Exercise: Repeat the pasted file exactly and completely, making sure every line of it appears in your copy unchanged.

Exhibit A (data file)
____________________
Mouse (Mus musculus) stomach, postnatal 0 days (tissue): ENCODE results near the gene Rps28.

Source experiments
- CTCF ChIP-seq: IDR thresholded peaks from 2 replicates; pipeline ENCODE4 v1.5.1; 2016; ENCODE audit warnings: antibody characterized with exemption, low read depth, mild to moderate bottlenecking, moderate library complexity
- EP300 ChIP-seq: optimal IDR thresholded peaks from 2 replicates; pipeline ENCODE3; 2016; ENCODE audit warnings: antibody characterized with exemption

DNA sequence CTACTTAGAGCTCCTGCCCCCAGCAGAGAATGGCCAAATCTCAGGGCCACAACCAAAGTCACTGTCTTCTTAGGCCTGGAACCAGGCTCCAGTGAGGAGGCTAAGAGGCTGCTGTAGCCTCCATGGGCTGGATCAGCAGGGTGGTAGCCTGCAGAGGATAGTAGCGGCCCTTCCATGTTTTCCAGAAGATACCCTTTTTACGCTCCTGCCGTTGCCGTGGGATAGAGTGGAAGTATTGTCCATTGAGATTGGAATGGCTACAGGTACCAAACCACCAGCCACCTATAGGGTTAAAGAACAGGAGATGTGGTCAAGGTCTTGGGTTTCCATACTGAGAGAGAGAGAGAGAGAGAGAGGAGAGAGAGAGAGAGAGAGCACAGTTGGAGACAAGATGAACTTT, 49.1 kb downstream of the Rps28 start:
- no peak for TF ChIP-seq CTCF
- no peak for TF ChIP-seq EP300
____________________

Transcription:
Mouse (Mus musculus) stomach, postnatal 0 days (tissue): ENCODE results near the gene Rps28.

Source experiments
- CTCF ChIP-seq: IDR thresholded peaks from 2 replicates; pipeline ENCODE4 v1.5.1; 2016; ENCODE audit warnings: antibody characterized with exemption, low read depth, mild to moderate bottlenecking, moderate library complexity
- EP300 ChIP-seq: optimal IDR thresholded peaks from 2 replicates; pipeline ENCODE3; 2016; ENCODE audit warnings: antibody characterized with exemption

DNA sequence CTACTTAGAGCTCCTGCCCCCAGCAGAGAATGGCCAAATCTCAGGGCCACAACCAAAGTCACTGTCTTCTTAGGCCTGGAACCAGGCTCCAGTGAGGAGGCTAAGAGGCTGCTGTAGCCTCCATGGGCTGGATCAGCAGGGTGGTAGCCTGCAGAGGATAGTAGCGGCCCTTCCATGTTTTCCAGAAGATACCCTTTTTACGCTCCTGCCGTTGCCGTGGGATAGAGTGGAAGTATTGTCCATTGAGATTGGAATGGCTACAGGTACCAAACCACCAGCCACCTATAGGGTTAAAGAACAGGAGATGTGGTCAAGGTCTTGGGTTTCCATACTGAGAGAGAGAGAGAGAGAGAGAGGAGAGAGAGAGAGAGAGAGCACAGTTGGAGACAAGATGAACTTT, 49.1 kb downstream of the Rps28 start:
- no peak for TF ChIP-seq CTCF
- no peak for TF ChIP-seq EP300